- Packaging must be recoverable through at least one of the following: material recycling; incineration with energy recovery; composting or biodegradation
- Packaging may be reusable
3. A brief guide to legislation and GMP for the cold chain management
General legislative directives relevant to cold chain operations include:
- The Food Safety Act (1990, COP No. 13, MAFF, UK)
-covering descriptions of safety, quality, description offences, defence and enforcement and penalties
- Compositional Standards
– covering specific product categories, e.g. quick-frozen foods, meat products, milk and dairy products, bread and bakery products
- Labelling, presentation and advertising (SI 1996, No. 1449)
– covering nutritional declarations, ingredient declarations, minimum durability, e.g. ‘best-before’, ‘use-by’ dates.
- Additives and contaminants
– E.g. colours and sweeteners, pesticides and residues, metals
- Packaging directives (SI 1994, No. 979)
– E.g. materials in contact with foods, packaging waste
- General Food Hygiene (IFST Guidelines for the handling of chilled foods (ISBN 0905367073; RFIC Guidelines for the storage and handling of frozen foods (British Frozen Foods Federation, London))
– covering basic food hygiene and standards, guidance on temperature control and specific product needs within the cold chain.
The various GMP to be followed for Cold Chain Management are:
Step 1: Raw materials and packaging
- Set product specifications, e.g. microbiological, temperature, quality, hygiene
- Adopt ‘approved suppliers’ and incoming product inspection regimes
- Comply with packaging directives, e.g. contact materials, environmental
- Ensure packaging meets technical requirements, e.g. barrier, insulation
Step 2: Control the manufacturing operation
- Use appropriate freezing equipment to maximise quality
- Pass through ‘zone of crystallisation’ as quickly as possible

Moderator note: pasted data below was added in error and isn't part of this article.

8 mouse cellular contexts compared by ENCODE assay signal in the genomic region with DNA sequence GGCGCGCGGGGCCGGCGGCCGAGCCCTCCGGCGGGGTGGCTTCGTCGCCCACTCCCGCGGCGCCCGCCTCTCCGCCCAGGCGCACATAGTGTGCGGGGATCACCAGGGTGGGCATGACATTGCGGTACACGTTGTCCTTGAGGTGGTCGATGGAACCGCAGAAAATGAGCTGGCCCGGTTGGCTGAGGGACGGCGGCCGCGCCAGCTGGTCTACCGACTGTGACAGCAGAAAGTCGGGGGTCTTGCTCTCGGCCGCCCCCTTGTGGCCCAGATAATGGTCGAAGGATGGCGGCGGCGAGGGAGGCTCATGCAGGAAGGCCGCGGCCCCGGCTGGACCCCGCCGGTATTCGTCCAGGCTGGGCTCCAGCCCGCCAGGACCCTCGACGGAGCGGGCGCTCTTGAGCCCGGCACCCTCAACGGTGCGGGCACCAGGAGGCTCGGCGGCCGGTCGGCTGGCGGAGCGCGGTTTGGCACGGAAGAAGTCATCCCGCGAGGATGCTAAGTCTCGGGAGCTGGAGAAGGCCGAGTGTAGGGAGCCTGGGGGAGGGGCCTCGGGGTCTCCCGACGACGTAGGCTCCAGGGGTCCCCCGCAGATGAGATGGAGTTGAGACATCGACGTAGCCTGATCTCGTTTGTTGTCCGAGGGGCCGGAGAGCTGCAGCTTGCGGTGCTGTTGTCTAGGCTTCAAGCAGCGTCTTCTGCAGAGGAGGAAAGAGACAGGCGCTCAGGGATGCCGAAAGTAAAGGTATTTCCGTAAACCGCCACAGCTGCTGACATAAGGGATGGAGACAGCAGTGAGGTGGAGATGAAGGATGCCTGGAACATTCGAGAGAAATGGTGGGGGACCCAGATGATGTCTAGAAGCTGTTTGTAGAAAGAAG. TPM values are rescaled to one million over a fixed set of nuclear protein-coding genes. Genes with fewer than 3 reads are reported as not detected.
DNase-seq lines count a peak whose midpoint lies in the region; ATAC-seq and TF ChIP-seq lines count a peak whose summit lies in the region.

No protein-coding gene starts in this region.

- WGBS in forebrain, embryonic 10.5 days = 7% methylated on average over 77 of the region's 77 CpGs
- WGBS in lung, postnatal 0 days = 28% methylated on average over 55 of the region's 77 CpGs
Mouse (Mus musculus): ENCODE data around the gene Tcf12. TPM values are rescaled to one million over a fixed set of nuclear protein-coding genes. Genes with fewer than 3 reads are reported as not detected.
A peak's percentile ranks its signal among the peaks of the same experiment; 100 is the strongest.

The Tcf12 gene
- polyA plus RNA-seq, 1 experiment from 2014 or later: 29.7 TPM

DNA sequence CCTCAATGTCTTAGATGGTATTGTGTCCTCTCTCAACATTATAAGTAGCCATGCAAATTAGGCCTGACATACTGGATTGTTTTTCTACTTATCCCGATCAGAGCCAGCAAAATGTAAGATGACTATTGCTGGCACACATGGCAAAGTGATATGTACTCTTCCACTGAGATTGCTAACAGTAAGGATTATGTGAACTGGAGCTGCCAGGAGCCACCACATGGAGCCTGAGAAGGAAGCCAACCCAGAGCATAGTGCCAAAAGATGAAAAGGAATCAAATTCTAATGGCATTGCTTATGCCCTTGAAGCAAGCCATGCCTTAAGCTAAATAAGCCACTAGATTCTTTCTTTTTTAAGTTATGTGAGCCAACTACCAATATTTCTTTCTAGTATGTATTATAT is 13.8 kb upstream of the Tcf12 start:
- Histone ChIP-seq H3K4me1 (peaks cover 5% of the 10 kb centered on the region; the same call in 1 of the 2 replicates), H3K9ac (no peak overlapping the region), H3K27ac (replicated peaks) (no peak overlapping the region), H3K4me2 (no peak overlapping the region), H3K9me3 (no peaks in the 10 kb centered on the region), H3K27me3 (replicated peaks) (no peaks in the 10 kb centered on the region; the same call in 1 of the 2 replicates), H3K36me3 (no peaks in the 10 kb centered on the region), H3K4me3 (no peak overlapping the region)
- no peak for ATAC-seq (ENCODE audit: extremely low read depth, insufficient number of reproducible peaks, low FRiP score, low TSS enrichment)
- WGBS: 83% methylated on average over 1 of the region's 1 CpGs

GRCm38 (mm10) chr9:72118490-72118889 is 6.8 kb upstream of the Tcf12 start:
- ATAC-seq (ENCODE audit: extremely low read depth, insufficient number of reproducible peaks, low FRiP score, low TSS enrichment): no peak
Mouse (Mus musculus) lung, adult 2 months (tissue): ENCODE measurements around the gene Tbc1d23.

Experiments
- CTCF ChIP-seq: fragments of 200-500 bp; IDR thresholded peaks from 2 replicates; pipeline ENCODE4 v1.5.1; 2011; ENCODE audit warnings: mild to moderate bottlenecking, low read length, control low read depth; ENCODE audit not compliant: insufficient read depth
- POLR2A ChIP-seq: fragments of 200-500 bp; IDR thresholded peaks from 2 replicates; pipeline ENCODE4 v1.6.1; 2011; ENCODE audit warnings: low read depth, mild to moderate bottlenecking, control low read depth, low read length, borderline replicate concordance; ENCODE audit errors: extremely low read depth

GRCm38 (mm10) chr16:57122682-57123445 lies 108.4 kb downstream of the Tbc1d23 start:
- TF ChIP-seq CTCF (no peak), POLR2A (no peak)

- Regard freezing as complete only when product reaches –18oC throughout
- If manufacture requires heating, cool as soon and quickly as possible
- Ensure storage and transportation of chilled foods is below 4oC
- High risk categories require special (segregated) manufacturing conditions
Step 3: Maintain the appropriate storage conditions
- Maintain primary and secondary freezer stores at between –20oC to –28oC
- Maintain frozen product temperatures at less than –18oC
- Maintain chill stores at between 0oC and 8oC
- Maintain chilled products that spoil rapidly at between –1oC and +2oC
- Maintain microbiologically susceptible products at between 0oC and +5oC
- Minimise air temperature variations in cold stores
- Ensure optimum stacking patterns in storage regimes
- Monitor and record air temperatures in warmest part of the storage facility
- Provide alarms to indicate temperature abuse
Step 4: Distribution of chilled and frozen foods
- For primary frozen distribution, temperatures between –12oC and –18oC
- For local frozen distribution, -12oC to –15oC
- For chilled foods temperatures control, ensure
- Category 1 (-1oC to +2oC): fresh meat, poultry, offals, comminuted meats, fish and shellfish, smoked fish
- Category 2 (0oC to 5oC): pre-cooked foods, cured meats, sandwiches, pasteurised milk/cream
- Category 3 (0oC to 8oC): fruit and vegetables, fermented meats, hard cheese, bakery products, butter/margarine, spreads
Step 5: Ensure appropriate conditions for retailing/foodservice
- Inspect and measure incoming food for temperature control
- Monitor in-house cold store facilities
- Operate retail display cabinets according to manufacturer’s guidance
- For cook-chill and cook-freeze products, ensure a minimum reheating operation of 70oC for 2 minutes is achieved
- Maintain food temperatures above 63oC for foodservice
A vital component to ensuring this the presence of Hazard Analysis and Critical Control Point. It prevents the food from physical, biological and chemical hazards during processing.It ensures that the final product is safe and risks are reduced to a safe level. It is present at every level of the food chain and is adopted by USDA and FDA. HACCP certification is an important step for every food business owner, however as per ‘The Food Safety and Standards Act, 2006’. Read More..